Like millions of other Americans, Yvonne Chan is planning a road trip this summer. She and a friend decided it might be a good idea to get a AAA membership — they’re both students — so they signed up through the organization’s site.
And that’s the problem. They both signed up at the same time. Only one of them meant to become a member, but because of crossed wires, they both ended up with memberships.
Which is where Chan’s trouble started.
Within 24 hours of my online application, I contacted AAA Northern California to see if I could cancel my membership and receive refund.
While on the phone, the agent not only spent much time promoting the association’s other products, but also kept me on hold for a long time to verify that I had not utilized any emergency roadside assistance during the past 24 hours. At last, I was informed that my membership will be canceled but I would not receive the one-time enrollment fee for the membership.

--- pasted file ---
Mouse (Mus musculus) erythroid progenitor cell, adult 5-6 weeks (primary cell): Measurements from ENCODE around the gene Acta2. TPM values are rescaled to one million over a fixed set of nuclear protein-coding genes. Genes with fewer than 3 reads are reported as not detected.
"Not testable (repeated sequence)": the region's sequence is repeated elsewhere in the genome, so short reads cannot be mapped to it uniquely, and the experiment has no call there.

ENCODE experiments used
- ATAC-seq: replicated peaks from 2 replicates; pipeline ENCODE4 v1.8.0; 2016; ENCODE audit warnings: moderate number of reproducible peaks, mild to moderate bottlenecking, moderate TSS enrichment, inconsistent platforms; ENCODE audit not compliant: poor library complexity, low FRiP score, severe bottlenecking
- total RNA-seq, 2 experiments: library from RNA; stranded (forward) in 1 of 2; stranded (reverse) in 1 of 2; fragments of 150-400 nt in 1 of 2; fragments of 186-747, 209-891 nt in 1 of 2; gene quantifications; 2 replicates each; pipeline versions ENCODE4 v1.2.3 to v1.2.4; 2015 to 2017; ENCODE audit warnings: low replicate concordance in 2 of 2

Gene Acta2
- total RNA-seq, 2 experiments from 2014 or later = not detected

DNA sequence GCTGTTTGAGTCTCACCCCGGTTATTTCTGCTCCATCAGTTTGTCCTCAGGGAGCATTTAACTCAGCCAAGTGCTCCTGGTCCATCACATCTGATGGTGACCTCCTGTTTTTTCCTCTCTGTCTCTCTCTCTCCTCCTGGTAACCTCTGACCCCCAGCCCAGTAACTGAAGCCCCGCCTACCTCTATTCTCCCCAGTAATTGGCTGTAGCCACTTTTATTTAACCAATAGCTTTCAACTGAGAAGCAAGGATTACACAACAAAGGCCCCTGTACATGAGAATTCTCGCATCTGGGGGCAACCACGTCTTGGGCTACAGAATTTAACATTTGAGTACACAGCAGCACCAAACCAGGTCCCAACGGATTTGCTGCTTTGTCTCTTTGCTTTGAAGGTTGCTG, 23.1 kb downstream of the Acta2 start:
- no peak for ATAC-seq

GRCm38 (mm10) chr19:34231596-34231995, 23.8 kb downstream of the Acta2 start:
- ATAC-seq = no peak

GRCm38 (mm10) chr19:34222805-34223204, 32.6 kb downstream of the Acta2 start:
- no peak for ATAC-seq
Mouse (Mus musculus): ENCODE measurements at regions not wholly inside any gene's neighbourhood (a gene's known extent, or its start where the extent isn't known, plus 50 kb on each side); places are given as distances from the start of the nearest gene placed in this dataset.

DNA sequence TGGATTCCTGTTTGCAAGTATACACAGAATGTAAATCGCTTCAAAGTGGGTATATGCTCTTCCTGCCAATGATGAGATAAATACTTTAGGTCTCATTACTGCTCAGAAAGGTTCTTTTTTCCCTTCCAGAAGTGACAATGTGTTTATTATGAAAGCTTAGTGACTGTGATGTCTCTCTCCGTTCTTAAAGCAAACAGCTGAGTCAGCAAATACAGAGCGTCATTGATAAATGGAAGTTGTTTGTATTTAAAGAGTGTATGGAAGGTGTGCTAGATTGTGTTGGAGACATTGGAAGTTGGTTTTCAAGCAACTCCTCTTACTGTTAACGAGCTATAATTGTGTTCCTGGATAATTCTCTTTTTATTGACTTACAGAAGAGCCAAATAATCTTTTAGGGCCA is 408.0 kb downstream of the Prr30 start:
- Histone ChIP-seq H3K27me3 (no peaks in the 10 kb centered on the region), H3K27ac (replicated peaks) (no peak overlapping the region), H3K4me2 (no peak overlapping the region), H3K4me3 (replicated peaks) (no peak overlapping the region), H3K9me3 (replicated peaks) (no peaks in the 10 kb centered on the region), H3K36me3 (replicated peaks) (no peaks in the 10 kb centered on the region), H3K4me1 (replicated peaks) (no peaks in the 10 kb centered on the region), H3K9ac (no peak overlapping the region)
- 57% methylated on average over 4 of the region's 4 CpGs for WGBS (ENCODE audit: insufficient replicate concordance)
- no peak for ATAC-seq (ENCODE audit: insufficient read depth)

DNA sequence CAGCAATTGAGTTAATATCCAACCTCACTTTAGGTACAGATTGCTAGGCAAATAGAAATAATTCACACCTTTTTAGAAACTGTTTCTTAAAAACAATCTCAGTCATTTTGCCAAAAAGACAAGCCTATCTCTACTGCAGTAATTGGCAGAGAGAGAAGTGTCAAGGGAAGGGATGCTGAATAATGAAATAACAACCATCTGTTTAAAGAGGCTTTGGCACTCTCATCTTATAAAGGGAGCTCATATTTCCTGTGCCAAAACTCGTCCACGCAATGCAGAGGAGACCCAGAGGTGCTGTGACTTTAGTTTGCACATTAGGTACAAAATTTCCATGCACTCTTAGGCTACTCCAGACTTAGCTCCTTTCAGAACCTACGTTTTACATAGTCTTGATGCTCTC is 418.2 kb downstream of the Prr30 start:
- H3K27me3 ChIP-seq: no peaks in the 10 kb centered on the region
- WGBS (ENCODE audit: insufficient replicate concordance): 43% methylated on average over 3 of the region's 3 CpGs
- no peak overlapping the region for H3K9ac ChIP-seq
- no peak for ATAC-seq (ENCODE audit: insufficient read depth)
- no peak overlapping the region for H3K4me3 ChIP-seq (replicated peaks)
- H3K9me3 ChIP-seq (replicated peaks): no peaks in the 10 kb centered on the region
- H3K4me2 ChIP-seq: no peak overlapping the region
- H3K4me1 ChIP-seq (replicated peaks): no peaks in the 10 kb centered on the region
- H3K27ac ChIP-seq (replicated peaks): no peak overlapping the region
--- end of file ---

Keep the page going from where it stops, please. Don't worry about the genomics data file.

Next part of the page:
That disappointed her, because there had never been any indication that the enrollment fee was nonrefundable.
Chan is baffled that AAA is trying to keep her money.
It makes no sense that I should be charged for enrollment in a club that I hold no membership. Furthermore, my friend in Texas became so incensed that he too canceled his membership application to AAA, and was promised to expect a full refund check in the mail in 7 to 10 business days.
I asked AAA about the matter. Its response?
I wanted to let you know that AAA Northern California member relations has investigated this complaint and as a sign of goodwill are refunding the enrollment fee.
I’m happy for Chan, but for all those who come after her, this might not be the best news. AAA offered her and a one-time refund, but as far as I can tell, its disclosure of nonrefundability still leaves something to be desired.
(Photo: One Eighteen/Flickr Creative Commons)